Photo: By Mr. T in DC on Flickr
How natural are Kashi natural cereals?Kellogg is facing anger on social-media sites because of complaints that its popular Kashi brand of cold cereals doesn’t live up to the company’s “natural” billing on ads and boxes.
The controversy went viral a week ago after a Rhode Island grocer tacked a note to one of his store shelves, telling customers he wouldn’t sell the cereal because he found out the brand used genetically engineered, non-organic ingredients. Photos of the note began popping up on Facebook pages and food blogs as some consumers claimed Kellogg was misrepresenting its cereal.
The soy in Kashi cereals comes from soybeans that have had a gene inserted to protect the soybeans from the herbicide Roundup, which kills weeds.
Kashi has done nothing wrong, says David DeSouza, Kashi general manager. “The FDA has chosen not to regulate the term ‘natural,'” he says. The company defines natural as “food that’s minimally processed, made with no artificial colours, flavours, preservatives or sweeteners.”
Still, some consumers say they felt duped into believing the cereal was organic and free from genetically modified ingredients because of Kellogg’s use of the word on packaging and its website.
They’ve taken to the digital streets with their anger, posting on Kashi’s own Facebook page, as well as the pages of several organic cereal makers and organic stores.
Kellogg is not misleading people, says Barbara Haumann of the Organic Trade Association in Brattleboro, Vt. Consumers “are totally confused” and don’t understand that the only way to get organic food is to buy organic, she says.
The shelf tag wasn’t meant “to stir up trouble or cause controversy,” says John Wood, owner of The Green Grocer, in Portsmouth, R.I. Wood is the grocer who posted the note.
He made the decision to remove Kashi after reading a report about what “natural” means in the cereal aisle by the Cornucopia Institute, an organic and agriculture policy group.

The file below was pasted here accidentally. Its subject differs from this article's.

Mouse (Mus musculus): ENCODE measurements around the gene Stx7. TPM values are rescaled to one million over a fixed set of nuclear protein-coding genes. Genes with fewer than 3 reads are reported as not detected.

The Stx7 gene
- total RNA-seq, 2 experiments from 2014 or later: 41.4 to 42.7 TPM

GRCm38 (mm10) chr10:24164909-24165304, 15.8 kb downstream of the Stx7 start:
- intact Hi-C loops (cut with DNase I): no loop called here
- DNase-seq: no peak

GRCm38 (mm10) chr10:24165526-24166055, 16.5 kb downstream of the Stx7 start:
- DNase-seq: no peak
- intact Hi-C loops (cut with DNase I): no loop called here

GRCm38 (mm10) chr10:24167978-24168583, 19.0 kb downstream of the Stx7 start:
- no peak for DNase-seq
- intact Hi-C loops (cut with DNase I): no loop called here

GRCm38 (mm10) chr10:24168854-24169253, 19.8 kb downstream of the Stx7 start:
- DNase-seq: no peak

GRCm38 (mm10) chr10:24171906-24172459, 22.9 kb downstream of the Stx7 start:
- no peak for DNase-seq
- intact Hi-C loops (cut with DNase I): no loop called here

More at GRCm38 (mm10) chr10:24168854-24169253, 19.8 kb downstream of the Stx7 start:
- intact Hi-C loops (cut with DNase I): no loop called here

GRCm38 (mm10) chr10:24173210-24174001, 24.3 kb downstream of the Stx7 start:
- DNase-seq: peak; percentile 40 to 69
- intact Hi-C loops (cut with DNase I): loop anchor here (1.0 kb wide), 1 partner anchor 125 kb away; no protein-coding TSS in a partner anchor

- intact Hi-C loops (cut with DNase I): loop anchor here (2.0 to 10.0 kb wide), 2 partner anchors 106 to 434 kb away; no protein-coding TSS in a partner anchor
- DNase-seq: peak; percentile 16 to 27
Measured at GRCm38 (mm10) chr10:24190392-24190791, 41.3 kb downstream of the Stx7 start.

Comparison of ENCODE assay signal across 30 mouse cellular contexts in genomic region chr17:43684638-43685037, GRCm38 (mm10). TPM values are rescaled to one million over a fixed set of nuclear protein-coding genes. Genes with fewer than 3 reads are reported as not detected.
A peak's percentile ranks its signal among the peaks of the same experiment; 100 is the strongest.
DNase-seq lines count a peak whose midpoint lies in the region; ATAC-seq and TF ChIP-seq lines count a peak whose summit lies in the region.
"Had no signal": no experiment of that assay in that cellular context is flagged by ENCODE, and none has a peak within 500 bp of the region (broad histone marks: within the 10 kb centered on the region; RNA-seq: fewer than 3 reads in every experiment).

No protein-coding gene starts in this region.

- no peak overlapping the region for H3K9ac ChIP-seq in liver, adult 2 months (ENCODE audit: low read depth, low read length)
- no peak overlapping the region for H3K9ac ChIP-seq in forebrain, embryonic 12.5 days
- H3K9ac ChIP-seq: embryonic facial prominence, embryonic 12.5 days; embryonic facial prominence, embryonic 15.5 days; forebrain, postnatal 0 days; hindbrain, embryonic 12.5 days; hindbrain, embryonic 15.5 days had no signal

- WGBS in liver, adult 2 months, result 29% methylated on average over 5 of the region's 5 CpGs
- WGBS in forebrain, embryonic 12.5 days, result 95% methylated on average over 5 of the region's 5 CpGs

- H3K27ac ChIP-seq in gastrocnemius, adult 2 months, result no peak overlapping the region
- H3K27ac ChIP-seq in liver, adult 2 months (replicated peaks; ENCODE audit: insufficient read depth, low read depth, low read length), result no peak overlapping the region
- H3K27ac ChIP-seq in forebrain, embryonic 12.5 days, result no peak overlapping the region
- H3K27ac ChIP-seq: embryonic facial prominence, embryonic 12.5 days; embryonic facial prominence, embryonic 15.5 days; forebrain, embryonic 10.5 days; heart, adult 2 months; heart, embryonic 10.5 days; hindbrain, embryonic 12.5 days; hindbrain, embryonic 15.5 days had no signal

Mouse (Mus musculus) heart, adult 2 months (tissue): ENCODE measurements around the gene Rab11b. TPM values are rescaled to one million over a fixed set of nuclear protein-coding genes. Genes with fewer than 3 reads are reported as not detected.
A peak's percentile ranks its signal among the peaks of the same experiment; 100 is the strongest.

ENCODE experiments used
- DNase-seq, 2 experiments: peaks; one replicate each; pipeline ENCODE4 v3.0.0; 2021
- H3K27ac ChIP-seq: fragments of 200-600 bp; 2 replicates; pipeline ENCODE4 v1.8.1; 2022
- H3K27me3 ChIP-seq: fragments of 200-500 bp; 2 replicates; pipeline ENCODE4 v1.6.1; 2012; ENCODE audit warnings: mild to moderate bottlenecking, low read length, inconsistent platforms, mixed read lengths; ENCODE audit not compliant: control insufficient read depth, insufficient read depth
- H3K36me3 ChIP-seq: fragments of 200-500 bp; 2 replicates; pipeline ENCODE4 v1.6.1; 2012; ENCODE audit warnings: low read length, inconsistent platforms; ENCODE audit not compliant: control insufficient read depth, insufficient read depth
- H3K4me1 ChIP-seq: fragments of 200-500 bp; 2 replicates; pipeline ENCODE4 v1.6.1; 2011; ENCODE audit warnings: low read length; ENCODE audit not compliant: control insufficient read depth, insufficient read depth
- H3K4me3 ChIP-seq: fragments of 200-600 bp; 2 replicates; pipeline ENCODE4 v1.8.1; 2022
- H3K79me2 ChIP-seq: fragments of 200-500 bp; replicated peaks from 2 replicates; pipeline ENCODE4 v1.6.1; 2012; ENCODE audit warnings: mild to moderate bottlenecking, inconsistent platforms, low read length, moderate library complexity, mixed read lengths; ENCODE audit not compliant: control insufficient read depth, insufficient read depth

Many posters on the Kashi site seemed especially angry about the presence of genetically engineered soy in some of its cereals. One wrote that by marketing its products as whole foods and healthy, but choosing genetically engineered soybeans as an ingredient, the company had destroyed people’s trust in its product.
DeSouza says consumers who want clear guidance about genetically modified ingredients can look to U.S. organic regulations, which prohibit their use in products called “organic.”
Kellogg got itself into trouble by “not being entirely transparent,” says Roger Nyhus, president of Nyhus Communications in Seattle. He sees a trend among some companies “of fudging language to allay consumer concerns and jump on the green bandwagon, and I think it’s starting to backfire.”
Consumers drawn to a “natural” marketing message could also have their anger fuelled by a sense that they were buying from a “small, pure” company, says consultant Pam Danziger, president of Unity Marketing in Stevens, Pa. “They disdain large corporate entities,” and now they find that Kashi “is, in fact, part of this big multinational conglomerate.”
Kashi’s DeSouza says that by 2015, all new Kashi products will “contain at least 70 per cent USDA organic certified ingredients.”
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